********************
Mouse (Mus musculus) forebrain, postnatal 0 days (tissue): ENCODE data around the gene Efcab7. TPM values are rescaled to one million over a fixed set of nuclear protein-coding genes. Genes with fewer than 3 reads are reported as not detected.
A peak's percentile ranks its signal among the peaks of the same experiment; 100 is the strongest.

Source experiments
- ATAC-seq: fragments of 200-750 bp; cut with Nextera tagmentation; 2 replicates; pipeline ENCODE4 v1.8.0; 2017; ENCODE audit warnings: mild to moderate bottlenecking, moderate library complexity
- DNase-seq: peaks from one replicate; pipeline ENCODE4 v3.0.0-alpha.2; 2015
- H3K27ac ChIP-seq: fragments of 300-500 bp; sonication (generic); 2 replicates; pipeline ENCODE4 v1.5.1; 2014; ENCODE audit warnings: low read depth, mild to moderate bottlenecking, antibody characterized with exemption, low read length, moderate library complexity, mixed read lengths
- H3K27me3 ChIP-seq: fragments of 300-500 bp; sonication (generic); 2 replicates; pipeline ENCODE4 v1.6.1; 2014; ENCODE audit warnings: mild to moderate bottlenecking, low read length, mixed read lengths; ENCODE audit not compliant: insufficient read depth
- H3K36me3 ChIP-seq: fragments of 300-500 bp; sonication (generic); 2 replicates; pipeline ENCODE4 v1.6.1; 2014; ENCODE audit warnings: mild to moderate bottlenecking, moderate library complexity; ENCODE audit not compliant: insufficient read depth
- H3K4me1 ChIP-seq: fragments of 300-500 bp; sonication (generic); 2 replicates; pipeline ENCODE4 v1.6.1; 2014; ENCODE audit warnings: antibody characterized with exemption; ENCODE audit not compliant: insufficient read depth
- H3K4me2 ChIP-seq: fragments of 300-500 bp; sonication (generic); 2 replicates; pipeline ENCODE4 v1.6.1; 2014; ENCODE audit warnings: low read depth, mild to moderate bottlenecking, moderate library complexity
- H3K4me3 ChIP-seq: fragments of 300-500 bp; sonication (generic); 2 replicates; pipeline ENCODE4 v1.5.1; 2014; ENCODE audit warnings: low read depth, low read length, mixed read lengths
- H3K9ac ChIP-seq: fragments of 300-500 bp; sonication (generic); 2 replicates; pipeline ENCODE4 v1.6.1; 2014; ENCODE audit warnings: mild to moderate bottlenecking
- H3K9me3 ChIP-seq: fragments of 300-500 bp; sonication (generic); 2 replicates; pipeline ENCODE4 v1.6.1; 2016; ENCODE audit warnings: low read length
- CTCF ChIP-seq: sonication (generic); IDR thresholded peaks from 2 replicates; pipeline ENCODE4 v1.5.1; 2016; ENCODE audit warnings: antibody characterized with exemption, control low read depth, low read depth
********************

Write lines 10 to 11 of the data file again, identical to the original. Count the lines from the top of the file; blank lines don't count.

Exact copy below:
- H3K4me2 ChIP-seq: fragments of 300-500 bp; sonication (generic); 2 replicates; pipeline ENCODE4 v1.6.1; 2014; ENCODE audit warnings: low read depth, mild to moderate bottlenecking, moderate library complexity
- H3K4me3 ChIP-seq: fragments of 300-500 bp; sonication (generic); 2 replicates; pipeline ENCODE4 v1.5.1; 2014; ENCODE audit warnings: low read depth, low read length, mixed read lengths